Laboratory research may involve a number of hazards which can be broadly categorized as chemical, biological, radiological, and physical or environmental dangers. DRI provides information and guidelines to lab workers to reduce the liklihood of accidents or injuries.
Lab Safety Information - Chemicals
Working with chemicals safely, whether the work is done in the lab, on a field site, or during maintenance, custodial or other tasks that utilize hazardous materials, is the goal of the DRI chemical safety programs. The OSHA regulations include a multitude of sections that relate to the occupational use of chemicals.
The primary chemical safety regulation that applies to laboratory use is the Lab Standard, which requires a written Chemical Hygiene Plan. DRI EH&S has created additional chemical guidelines and procedures to help you conduct your work safely.
If you use chemicals, but do not work in a lab, your work will fall under the DRI Hazard Communication Plan.
The goal and purpose of the DRI Biosafety Program is to protect all employees, the public, and the environment from contamination with, or exposure to, hazardous biological agents or materials being used at DRI. Because our current use of biological materials is small and mainly involves biosafety level one work, we rely on the University of Nevada Reno’s Biosafety Manual as our guiding biosafety document. This manual provides a practical overview of proper work practices and the requirements for regulatory compliance with laws and guidelines governing proper use, containment and disposal of biological hazards.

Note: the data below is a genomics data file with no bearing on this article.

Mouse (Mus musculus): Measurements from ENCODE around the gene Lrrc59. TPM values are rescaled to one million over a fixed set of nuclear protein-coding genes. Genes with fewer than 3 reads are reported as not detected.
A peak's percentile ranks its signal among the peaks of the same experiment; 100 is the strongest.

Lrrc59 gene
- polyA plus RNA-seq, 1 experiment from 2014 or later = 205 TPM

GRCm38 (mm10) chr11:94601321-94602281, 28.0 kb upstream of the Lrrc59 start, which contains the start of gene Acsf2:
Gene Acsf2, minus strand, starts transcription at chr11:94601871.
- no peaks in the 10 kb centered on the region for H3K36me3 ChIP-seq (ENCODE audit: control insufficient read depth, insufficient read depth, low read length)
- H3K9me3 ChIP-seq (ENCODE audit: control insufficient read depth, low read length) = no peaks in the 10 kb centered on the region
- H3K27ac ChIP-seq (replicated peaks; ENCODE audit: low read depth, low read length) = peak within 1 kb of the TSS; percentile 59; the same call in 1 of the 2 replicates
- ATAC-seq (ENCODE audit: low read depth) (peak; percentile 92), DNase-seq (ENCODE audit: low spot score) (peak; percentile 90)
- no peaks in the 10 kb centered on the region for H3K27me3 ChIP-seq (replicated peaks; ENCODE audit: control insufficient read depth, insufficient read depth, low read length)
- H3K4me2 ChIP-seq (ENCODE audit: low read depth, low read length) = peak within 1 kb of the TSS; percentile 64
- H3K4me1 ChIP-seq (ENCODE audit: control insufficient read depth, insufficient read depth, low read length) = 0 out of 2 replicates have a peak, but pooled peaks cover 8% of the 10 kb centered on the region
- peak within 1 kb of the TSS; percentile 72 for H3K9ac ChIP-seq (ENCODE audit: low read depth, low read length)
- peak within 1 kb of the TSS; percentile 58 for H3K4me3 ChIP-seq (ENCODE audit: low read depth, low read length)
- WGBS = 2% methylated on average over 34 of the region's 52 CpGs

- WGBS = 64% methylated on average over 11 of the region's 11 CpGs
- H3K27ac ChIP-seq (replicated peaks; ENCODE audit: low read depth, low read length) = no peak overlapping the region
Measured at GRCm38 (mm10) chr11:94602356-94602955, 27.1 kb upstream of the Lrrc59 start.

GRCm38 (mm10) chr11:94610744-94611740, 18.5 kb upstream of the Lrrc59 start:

DRI requires an approved Memorandum of Understanding and Agreement (MOUA) for all research involving the use of biological agents. Other aspects of the DRI biosafety program include the DRI Exposure Control Plan for those working with or potentially exposed to human blood and body fluids and supplemental guidelines and procedures such as the DRI Policy on the Use of Human and Primate Cell Lines. More...
Laboratory researchers at DRI may periodically work with both ionizing and non-ionizing radiation. DRI's Radiation Safety program related to ionizing radiation (including the use of radioactive materials and sources and radiation producing equipment) is currently managed by the UNR Radiation and Laser Safety Officer (RLSO). The UNR Radiation and Laser Safety Office also manages DRI’s use of lasers and assists when requested with other non-ionizing radiation projects. More...
Some DRI projects involve field work at the NNSS. Radiological Safety at the NNSS falls under the oversight of the Radiological Safety Prime Contractor for the site and follows the requirements of the NNSS Radiological Control (RadCon) Manual and Radiological Protection Program. For those projects, the DRI EH&S Director serves as the DRI RadCon Manager. Safety documentation related to NNSS activities is located on DRI's DOE Programs page.
Physical and Environmental Hazards
In addition to chemical, biological and radiological hazards that may be present in a lab, there may be numerous hazards related to the kinds of equipment used, as well as in the laboratory environment itself. Appendix F of the DRI Chemical Hygiene Plan outlines the most common physical and environmental hazards present in the laboratory setting. More...